Chew on This: Google Chrome OS for Apple MacBooks?
From Android to iOS, Google and Apple have changed the rules of the game in mobile IT. But what if the rules of the game changed again? Specifically, what if Google made Chrome OS available for MacBook notebooks? Here’s the update.
Chrome OS has recently been compiled for the MacBook Air, thanks to a blogger/hacker named Hexxeh. Apparently, his work ensures driver support for all of Apple’s parts so everything apparently works flawlessly (save for Bluetooth). The very same intrepid individual also put Chrome OS on the iPad 1 back in September 2010. That project was/is a lot less stable, so Hexxeh never released it to the general public, but his Chrome OS build apparently works well enough that you can now download the image and install it on your Apple device.
This gave me an idea: Whenever Chrome OS goes mainstream, could Google offered pre-compiled ready-to-go versions of Chrome OS for whatever particular Apple notebook you had? If one individual could create a package for a single Apple MacBook Air, certainly Google could do it for the entire MacBook line.
But would such an effort be worth Google’s time and money? Plus, would Apple channel partners bother deploying Google Chrome OS for their MacBook customers? Hmmm…
Adoption most likely wouldn’t be huge, but the offering would show that Google wants customers to plug into their ecosystem regardless of the underlying hardware. Google could even run a little program like: “Love Apple hardware but hate the operating system? Try Chrome OS. It’s free.” For customers that leverage older MacBooks, Chrome OS could breathe new life into the notebooks. And for owners of the current generation of ultra-slim MacBook Airs, it could create greater productivity and battery life.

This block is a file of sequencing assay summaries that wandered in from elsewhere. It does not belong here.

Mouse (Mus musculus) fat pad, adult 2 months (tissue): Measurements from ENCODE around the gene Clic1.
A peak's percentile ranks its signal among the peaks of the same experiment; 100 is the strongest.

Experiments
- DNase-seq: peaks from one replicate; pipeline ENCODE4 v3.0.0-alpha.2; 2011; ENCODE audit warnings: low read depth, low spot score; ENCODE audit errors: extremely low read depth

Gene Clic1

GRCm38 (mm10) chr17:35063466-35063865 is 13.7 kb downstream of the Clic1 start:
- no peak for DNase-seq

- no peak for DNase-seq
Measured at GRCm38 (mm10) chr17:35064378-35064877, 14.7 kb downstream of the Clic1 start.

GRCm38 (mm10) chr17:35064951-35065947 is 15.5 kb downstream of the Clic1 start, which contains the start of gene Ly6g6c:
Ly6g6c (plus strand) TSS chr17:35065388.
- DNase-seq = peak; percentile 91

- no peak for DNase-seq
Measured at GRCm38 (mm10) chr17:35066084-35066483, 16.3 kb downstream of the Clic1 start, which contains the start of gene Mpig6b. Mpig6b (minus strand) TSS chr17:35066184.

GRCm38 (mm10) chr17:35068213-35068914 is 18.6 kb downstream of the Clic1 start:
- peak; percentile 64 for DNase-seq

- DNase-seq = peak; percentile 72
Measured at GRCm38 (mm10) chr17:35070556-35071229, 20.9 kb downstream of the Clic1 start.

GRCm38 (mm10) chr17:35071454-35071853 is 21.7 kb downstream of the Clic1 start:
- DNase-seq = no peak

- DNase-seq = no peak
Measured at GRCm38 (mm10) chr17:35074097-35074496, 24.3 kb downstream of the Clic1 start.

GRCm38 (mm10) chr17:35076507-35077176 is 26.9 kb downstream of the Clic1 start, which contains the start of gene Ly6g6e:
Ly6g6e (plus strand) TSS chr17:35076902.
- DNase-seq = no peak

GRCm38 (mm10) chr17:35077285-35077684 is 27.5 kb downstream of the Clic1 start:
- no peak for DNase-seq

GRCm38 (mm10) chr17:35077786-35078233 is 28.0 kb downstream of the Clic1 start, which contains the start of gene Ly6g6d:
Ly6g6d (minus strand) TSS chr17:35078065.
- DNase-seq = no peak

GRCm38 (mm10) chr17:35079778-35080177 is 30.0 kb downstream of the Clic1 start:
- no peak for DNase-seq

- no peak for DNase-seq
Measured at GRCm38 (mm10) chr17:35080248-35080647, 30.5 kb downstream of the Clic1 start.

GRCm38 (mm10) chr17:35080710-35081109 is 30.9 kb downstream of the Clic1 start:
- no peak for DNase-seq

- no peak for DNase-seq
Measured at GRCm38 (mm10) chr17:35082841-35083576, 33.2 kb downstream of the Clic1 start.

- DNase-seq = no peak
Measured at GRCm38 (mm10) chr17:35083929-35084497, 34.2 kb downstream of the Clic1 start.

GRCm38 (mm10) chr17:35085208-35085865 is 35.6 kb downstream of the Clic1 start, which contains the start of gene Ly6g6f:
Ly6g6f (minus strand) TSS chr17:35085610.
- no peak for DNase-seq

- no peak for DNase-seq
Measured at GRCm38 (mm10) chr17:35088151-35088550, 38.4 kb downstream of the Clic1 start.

Now, let’s look at a potential Chrome OS for MacBooks from an enterprise perspective. As you may recall, Google is targeting Chrome OS for Business — a special netbook and notebook offer — toward enterprises and schools. If a company wanted to deploy Chrome OS across an entire existing line of computers, Google could provide hardware compatibility for both Macs and PCs, creating a truly unified work environment that requires little effort to install or maintain, and zero investment in new hardware. Theoretically, entire enterprises could avoid traditional operating system licenses and desktop software upgrades, and move their capital expenses into the data center.
It’s a unique utopia, and one that won’t likely exist anytime soon. But the alleged smoothness in which the MacBook Air runs Chrome OS is worth watching. In fact, I’ll give it a whirl on my MacBook Air sooner or later, just to get a feel for it. Way back in December of 2010, I installed JoliCloud on my MacBook to get an idea of what it would be like to run Chrome OS, but to be fair, it wasn’t Google’s modern Chrome OS. I’m interested to find out if my complaints and annoyances about JoliCloud would be mitigated by a more mature and stable version of Chrome OS.
Stay tuned. A full Chrome OS review is coming soon…